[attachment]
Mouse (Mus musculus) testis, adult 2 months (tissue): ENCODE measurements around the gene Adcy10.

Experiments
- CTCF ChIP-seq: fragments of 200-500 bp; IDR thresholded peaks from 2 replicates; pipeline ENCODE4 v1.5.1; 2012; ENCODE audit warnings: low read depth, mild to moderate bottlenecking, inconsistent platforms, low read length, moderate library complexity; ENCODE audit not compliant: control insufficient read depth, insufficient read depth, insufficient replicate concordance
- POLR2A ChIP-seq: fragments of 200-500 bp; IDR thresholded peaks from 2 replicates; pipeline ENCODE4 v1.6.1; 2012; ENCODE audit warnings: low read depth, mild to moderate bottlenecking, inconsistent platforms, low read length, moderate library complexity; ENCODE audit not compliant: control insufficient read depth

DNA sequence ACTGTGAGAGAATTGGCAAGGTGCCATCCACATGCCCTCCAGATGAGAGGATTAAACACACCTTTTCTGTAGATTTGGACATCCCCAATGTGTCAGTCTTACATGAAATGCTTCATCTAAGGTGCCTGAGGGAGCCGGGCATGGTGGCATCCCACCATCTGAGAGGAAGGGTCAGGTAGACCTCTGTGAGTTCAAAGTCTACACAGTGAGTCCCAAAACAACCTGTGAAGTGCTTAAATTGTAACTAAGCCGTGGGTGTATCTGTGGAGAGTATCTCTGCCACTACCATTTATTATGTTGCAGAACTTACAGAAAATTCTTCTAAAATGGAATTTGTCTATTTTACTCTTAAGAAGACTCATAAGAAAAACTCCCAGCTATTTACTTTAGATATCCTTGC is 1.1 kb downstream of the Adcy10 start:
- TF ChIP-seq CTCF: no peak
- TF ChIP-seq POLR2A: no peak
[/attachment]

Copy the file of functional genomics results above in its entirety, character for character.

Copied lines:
Mouse (Mus musculus) testis, adult 2 months (tissue): ENCODE measurements around the gene Adcy10.

Experiments
- CTCF ChIP-seq: fragments of 200-500 bp; IDR thresholded peaks from 2 replicates; pipeline ENCODE4 v1.5.1; 2012; ENCODE audit warnings: low read depth, mild to moderate bottlenecking, inconsistent platforms, low read length, moderate library complexity; ENCODE audit not compliant: control insufficient read depth, insufficient read depth, insufficient replicate concordance
- POLR2A ChIP-seq: fragments of 200-500 bp; IDR thresholded peaks from 2 replicates; pipeline ENCODE4 v1.6.1; 2012; ENCODE audit warnings: low read depth, mild to moderate bottlenecking, inconsistent platforms, low read length, moderate library complexity; ENCODE audit not compliant: control insufficient read depth

DNA sequence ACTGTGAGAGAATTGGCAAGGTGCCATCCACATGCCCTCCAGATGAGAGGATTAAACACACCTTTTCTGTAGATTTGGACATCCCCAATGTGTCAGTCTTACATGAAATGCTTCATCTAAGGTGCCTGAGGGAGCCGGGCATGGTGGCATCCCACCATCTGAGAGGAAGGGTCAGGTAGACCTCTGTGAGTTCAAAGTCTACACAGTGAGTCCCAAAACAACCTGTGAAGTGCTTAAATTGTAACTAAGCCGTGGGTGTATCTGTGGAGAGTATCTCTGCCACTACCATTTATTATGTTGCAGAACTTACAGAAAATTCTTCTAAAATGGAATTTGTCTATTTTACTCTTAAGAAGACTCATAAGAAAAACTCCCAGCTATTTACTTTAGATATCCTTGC is 1.1 kb downstream of the Adcy10 start:
- TF ChIP-seq CTCF: no peak
- TF ChIP-seq POLR2A: no peak